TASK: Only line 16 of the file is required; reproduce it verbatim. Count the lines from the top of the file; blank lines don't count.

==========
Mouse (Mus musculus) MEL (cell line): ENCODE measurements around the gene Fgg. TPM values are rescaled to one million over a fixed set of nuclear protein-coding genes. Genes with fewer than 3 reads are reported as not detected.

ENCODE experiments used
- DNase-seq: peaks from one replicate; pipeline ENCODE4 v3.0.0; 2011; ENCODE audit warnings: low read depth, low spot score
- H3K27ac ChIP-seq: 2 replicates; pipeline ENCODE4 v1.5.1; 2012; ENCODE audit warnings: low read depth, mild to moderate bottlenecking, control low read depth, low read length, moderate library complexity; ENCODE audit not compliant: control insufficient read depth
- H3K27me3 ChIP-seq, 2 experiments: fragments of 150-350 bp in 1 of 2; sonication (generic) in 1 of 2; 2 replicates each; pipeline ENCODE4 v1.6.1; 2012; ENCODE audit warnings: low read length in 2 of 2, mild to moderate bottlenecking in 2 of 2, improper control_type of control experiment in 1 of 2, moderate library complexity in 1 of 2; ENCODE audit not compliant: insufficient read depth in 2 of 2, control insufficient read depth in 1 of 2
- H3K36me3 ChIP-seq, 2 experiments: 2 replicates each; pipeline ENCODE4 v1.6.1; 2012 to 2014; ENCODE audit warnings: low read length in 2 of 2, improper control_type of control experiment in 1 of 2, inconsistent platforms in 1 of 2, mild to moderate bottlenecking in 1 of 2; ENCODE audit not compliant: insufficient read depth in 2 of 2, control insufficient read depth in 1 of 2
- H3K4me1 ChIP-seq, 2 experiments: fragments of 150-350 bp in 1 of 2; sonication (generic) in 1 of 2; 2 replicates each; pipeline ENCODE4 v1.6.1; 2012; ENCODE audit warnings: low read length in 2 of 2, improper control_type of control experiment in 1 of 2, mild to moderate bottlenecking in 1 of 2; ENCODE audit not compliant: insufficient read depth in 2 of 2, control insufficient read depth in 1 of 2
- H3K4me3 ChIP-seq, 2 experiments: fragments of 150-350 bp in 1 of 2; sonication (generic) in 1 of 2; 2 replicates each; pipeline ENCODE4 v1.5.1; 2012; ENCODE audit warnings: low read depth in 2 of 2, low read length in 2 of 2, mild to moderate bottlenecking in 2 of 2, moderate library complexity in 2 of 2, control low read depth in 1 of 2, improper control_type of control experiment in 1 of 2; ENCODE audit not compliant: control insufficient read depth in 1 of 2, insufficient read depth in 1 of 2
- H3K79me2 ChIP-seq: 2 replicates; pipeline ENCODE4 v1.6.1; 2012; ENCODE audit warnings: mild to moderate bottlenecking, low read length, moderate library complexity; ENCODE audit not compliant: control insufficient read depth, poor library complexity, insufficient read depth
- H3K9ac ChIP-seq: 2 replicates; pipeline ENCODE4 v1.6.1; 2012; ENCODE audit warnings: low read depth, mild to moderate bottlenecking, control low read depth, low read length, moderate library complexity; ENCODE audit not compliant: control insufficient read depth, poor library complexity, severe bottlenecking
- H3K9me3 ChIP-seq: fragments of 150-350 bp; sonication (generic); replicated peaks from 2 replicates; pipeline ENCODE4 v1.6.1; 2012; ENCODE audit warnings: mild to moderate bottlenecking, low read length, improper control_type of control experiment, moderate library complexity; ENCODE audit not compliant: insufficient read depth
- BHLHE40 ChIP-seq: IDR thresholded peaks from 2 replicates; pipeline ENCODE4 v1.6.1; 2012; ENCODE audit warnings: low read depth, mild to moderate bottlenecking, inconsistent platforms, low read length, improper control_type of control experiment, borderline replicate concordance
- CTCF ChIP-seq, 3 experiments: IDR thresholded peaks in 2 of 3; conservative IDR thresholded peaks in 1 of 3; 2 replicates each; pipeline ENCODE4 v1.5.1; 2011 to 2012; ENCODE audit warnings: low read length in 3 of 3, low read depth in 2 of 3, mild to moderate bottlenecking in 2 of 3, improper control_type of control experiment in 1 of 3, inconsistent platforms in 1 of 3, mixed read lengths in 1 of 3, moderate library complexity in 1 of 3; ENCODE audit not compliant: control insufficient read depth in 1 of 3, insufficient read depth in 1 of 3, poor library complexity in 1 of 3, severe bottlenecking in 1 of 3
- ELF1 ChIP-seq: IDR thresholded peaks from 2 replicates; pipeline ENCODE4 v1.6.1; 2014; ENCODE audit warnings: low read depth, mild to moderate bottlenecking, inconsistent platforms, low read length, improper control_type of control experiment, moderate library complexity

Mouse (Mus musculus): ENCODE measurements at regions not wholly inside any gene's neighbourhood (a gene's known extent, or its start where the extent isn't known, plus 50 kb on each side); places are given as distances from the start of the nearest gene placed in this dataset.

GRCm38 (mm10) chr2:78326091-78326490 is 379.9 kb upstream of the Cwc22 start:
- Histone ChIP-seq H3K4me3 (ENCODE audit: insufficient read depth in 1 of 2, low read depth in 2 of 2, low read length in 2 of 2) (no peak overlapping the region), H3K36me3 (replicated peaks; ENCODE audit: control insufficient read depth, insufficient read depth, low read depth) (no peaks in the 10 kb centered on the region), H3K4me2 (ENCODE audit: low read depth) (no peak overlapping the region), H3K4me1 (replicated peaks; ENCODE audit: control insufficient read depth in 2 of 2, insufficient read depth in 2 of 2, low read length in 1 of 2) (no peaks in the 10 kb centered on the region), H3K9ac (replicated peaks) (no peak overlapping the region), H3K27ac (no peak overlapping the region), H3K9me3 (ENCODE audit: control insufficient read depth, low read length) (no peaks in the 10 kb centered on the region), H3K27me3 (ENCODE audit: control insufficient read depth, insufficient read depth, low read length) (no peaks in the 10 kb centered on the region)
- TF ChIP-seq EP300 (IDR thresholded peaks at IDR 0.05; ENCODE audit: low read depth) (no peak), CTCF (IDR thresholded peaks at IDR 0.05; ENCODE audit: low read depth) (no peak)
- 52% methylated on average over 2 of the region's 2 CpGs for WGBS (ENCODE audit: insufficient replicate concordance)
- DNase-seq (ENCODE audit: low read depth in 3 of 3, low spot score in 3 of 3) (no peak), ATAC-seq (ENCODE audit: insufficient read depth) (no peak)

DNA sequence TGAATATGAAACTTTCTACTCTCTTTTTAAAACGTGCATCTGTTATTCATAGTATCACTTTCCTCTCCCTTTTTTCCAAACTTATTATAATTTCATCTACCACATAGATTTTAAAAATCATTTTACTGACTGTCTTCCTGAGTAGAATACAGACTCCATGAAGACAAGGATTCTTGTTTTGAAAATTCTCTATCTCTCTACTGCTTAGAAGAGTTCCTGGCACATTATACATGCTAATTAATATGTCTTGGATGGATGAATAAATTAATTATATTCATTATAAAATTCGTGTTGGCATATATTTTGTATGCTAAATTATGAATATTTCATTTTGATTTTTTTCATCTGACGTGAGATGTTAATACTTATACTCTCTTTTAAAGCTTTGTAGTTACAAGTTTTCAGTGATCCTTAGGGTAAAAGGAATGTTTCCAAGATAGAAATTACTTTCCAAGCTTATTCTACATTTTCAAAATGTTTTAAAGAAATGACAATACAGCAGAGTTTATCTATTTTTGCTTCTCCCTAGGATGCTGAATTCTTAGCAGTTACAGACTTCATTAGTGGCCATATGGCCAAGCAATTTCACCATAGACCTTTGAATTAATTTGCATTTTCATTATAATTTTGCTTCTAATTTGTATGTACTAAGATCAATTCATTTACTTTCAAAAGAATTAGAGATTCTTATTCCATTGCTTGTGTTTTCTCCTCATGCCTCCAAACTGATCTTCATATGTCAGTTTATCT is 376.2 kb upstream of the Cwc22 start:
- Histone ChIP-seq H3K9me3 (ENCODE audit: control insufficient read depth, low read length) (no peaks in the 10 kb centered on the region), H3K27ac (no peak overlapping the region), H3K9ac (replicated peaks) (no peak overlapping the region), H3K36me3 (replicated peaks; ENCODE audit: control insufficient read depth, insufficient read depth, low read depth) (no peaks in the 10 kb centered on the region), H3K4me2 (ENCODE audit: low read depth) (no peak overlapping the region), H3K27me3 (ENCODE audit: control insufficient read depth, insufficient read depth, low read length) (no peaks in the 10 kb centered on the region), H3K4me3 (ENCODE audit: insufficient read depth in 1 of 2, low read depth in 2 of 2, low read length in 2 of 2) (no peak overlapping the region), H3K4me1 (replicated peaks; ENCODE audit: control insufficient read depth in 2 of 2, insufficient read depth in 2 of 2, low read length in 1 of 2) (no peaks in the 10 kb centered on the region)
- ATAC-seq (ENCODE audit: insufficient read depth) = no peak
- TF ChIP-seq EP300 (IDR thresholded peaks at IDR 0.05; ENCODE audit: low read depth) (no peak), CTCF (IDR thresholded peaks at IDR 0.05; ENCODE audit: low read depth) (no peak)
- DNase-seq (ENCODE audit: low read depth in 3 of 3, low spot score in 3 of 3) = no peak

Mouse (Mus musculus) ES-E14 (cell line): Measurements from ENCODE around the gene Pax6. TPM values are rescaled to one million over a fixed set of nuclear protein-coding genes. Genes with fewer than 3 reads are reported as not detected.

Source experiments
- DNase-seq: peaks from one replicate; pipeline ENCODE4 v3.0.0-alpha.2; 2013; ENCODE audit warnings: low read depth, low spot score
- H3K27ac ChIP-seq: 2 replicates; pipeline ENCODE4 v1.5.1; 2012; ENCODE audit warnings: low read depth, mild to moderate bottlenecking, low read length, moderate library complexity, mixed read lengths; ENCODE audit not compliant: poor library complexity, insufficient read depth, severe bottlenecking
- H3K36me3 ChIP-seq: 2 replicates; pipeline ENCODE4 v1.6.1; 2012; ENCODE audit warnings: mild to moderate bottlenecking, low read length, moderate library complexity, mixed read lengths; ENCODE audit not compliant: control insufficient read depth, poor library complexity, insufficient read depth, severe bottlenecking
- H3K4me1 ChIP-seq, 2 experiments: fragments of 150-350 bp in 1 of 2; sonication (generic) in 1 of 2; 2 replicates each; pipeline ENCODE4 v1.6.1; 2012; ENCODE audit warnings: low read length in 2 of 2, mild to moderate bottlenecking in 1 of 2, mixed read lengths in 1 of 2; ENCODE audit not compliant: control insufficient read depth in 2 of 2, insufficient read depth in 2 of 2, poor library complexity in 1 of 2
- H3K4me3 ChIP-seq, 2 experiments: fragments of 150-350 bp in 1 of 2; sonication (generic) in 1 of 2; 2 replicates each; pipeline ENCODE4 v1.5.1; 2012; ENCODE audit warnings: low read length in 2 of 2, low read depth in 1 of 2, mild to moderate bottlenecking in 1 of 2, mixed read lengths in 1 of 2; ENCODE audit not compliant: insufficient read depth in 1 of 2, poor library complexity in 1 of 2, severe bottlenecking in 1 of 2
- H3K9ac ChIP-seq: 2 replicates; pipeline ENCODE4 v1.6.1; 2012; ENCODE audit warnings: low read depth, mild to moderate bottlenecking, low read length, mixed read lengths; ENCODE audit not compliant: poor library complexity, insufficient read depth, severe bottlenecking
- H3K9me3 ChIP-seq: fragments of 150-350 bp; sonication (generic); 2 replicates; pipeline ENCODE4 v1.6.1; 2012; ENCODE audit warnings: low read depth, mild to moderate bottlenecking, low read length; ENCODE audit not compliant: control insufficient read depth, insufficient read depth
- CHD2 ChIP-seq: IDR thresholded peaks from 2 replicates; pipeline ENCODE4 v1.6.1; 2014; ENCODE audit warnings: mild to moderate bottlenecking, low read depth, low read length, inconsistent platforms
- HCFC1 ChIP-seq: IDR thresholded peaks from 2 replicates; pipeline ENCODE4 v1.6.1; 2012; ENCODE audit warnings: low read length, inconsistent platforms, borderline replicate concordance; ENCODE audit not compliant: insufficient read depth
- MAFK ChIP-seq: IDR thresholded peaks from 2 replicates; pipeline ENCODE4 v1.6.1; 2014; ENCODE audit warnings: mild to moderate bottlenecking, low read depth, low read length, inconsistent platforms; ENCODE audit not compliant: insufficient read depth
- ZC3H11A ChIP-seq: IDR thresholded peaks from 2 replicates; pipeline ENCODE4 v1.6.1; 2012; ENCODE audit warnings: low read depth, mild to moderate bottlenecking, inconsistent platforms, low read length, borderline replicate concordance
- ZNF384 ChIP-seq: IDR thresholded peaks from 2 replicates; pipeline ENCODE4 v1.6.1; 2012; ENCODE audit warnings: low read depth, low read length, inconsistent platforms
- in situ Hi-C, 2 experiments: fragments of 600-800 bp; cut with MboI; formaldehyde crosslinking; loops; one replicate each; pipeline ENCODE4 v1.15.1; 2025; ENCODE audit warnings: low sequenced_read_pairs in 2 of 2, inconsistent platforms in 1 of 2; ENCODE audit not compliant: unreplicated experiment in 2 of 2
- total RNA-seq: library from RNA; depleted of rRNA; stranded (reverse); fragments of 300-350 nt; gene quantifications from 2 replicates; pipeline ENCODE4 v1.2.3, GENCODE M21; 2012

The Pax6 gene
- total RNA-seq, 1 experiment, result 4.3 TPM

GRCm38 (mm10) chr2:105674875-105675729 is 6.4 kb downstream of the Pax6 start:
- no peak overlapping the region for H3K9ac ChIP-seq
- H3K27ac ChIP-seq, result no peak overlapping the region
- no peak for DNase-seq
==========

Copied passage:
GRCm38 (mm10) chr2:78326091-78326490 is 379.9 kb upstream of the Cwc22 start: